14 Causes of the Credit Crisis: A Recipe For Disaster

by Ry@SpillingBuckets on September 24, 2008

The Wall Street Financial Crisis
“A tart dish with a hint of it was only a matter of time
Serves 301,139,947
Submitted by Ryan from Spilling Buckets

Here are the 14 disastrous ingredients that have been thoroughly mixed, baked, and are ready to be served to each and every one of us. Check the cupboards, tie that apron, wash your hands and let’s begin.

Add 6 Cups – Unprecedented New Wealth: In 2000 the sum of all the world’s savings was around $36 trillion dollars. It had taken several hundred years to get to that point. In 2006, six years later, that global pool of money was now almost double at $70 trillion (many reasons but mainly countries that were once poor now made a lot of money selling TVs and oil to us: China, India, Saudi Arabia etc, and most of them banked it). All this money came with an army of nervous and twitchy managers looking for very safe ways to make that money grow.

Add 1 tsp. – Alan Greenspan: You know that safe investment all those nervous people invested in, that was mainly U.S. Treasury Bonds…..until one speech started a shift. (I quote directly from Greenspan and the This American Life transcript on this one)

Alan Greenspan: The FOMC stands prepared to maintain a highly
accommodative stance of policy for as long as needed to promote satisfactory economic performance.

Adam Davidson: You might not believe me, but that little statement: that is Central Banker speak for “Hey, global pool of money -screw you.”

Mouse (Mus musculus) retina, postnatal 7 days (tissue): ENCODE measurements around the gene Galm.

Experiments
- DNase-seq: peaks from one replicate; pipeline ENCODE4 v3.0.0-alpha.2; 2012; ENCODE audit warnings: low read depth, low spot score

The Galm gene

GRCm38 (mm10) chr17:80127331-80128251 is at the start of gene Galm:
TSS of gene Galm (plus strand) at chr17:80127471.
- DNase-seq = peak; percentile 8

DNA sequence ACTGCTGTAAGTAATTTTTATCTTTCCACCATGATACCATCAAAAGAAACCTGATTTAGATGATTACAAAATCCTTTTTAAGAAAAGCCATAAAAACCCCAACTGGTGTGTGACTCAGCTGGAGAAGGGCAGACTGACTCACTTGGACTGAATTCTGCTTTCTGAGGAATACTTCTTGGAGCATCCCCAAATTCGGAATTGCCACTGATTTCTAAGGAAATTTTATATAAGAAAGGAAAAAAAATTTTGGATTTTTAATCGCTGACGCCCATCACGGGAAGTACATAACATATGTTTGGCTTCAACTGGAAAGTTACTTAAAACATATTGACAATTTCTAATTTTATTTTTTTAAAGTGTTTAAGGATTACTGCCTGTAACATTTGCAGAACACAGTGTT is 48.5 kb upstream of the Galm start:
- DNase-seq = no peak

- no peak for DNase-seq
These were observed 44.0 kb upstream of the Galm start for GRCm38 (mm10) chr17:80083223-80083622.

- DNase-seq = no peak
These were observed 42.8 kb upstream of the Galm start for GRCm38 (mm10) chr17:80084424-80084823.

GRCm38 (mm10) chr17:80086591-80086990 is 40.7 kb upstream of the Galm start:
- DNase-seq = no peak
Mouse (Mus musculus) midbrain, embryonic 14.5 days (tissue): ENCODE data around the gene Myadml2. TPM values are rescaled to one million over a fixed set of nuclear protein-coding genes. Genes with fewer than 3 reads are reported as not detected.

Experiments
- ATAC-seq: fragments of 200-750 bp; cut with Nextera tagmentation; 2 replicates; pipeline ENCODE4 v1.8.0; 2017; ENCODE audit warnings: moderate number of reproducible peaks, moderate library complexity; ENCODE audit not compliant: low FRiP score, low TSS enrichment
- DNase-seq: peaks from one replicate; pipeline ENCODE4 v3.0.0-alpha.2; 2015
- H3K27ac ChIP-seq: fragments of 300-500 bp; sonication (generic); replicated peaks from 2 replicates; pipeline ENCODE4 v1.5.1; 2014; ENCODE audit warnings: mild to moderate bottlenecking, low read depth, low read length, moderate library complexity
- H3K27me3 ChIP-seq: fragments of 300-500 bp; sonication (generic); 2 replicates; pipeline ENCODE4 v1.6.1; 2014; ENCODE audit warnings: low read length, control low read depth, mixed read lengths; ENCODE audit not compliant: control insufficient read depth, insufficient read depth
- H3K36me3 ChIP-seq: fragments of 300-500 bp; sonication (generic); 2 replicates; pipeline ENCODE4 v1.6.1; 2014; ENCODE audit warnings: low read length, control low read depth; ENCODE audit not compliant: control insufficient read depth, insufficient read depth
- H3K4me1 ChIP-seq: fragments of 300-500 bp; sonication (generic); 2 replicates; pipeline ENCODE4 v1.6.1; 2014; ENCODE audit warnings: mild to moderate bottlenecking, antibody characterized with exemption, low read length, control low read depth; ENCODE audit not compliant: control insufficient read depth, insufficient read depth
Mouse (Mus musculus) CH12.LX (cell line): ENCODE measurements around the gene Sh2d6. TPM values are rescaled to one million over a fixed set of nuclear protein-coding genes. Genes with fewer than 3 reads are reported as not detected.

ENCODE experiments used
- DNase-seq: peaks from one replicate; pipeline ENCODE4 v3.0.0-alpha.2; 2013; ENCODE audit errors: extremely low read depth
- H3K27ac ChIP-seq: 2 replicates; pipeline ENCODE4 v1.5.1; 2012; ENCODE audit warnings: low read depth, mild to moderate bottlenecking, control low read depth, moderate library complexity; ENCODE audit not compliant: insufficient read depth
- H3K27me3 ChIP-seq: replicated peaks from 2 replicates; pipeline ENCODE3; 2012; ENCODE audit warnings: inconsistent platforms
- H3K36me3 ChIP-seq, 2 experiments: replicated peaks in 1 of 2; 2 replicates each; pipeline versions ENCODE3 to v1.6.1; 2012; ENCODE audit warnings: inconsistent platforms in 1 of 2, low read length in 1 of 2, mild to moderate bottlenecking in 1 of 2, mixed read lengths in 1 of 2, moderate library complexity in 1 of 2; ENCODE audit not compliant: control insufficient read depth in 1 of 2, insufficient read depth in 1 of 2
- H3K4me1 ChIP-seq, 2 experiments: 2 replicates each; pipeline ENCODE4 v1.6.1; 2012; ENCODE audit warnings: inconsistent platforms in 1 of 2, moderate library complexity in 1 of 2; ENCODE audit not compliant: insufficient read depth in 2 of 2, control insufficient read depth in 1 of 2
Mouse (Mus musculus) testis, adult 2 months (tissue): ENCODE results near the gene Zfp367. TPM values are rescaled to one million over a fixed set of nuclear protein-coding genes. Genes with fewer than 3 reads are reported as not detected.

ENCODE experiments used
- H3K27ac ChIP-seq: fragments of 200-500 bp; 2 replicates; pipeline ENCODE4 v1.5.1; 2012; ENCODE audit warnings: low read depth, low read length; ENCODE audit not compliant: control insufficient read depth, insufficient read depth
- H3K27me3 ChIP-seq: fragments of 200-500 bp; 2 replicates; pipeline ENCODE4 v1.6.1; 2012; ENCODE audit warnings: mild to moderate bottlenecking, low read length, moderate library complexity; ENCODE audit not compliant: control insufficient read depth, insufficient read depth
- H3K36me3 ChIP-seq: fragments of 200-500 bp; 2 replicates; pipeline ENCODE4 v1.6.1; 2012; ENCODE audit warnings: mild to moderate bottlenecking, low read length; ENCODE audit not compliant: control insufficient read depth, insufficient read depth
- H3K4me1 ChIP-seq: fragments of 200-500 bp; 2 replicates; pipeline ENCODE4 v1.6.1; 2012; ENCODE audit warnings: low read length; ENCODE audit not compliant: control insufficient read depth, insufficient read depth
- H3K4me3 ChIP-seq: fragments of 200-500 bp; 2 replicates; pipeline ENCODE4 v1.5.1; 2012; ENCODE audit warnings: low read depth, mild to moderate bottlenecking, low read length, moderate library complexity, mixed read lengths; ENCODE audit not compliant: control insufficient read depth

Alex Blumberg: Come on, that’s not what he said

Adam Davidson: It is! I speak central banker and that’s what he’s saying.

What he’s technically saying is he’s going to keep the Fed Funds rate at the absurdly low level of one percent. It tells every investor in the world: you are not going to make any money at all on US treasury bonds for a very long time. Go somewhere else. We can’t help you.

For best results: Prepare 1 Cup Housing Bubble, sprinkle in the Community Reinvestment Act, and add to a Fannie Mae or Freddie Mac pressure cooker: Now we have all this money that’s sitting around with nowhere to go. It didn’t take long for the next best thing to catch everyone’s attention: U.S. residential mortgages. Here were these low risk and high return investments that everyone just knew couldn’t go down in value…. it had the world salivating, but, there was one problem. The last thing the global pool of money wanted to deal with was individual people and their health problems or divorces or other reasons that may stop their steady repayment… Where there is a need there is money to be made.

The American dream….Everyone deserves a home right? For many years there was a large push in government to loosen standards and allow more people to own homes. Banks, who at one time were afraid to lend to people with little or no assets and little or no income, were assuaged by the fact that two new buyers, Fannie Mae and Freddie Mac were in town and ready to buy up the sour loans immediately after sale. Not only was their pressure to lend, there was also pressure not to decline, as banks did not want to get tangled up in the appearance of discrimination or the violation of the Community Reinvestment Act.